I think it depends on the class. My students are high school/remedial math freshman students. The school websites I've looked at weren't too encouraging. These kids lack the type of fundamentals that you and I had mastered by the 5th or 6th grade. Their teacher's websites don't really cover that kind of material.
Now I would have loved that kind of website for my college math and science classes.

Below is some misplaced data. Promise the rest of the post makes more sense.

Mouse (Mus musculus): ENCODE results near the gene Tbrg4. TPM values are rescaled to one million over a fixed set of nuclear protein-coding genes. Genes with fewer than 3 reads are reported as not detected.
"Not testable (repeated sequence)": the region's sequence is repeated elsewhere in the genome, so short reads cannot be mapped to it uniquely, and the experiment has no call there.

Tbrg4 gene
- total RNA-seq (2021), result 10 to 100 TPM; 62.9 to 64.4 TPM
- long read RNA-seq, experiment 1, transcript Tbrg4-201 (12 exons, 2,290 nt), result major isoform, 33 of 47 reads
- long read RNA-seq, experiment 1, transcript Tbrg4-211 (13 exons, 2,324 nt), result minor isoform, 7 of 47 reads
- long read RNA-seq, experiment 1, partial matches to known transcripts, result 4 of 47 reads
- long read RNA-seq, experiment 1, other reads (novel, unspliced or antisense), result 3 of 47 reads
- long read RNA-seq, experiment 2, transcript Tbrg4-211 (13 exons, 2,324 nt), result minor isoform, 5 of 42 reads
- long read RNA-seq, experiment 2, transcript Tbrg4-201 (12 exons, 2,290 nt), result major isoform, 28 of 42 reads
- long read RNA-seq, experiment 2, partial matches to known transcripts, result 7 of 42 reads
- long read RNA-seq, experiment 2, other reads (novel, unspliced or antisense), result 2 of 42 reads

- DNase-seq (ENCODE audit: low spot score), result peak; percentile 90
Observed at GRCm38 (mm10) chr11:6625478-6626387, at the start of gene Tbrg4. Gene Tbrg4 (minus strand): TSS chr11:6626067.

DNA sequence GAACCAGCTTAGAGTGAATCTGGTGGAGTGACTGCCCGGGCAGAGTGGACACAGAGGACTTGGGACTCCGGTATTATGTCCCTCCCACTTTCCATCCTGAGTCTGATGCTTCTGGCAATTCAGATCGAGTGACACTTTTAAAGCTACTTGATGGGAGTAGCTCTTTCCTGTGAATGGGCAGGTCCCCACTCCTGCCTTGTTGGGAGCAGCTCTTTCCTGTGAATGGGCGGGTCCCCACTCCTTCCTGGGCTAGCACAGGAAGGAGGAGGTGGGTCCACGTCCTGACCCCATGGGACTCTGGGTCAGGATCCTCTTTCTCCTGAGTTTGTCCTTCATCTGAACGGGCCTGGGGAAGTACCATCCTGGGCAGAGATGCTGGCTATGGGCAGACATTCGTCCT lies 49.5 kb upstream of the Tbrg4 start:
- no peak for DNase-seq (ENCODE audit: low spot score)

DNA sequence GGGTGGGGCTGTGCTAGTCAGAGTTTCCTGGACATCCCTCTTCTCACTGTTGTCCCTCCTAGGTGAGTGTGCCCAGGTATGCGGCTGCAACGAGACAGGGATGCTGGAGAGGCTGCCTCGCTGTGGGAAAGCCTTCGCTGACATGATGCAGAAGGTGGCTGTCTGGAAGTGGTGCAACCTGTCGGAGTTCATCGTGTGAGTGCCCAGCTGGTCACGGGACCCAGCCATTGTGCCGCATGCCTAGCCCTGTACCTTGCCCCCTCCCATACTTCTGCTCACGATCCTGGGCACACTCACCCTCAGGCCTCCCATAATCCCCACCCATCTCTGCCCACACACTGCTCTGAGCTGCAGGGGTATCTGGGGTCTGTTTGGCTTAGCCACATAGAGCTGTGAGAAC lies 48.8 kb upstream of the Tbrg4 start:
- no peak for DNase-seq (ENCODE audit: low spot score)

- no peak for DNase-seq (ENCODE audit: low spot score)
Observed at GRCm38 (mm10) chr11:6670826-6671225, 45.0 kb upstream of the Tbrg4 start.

Obviously the website material needs to be tailored to the students' skill level. But I can see where a website could be useful to remedial students, by giving explanations of the same thing over and over again, using different examples, and different ways of explaining, and putting it in a format where students can review it as many times as is necessary. My Chemistry website also had textbook publisher-provided interactive features, like homework problem sets and quizzes. If it hadn't been prone to frequent technical glitches, it would have been useful. For example, it would provide "hints" on how to go about solving a problem. For remedial level students, a site programmed to correct errors in each step of multi-step problems (like long division or multiplying multi-digit numbers) might be helpful. Of course, a website is only useful to students who are motivated enough to use it, which many be a big problem with your students.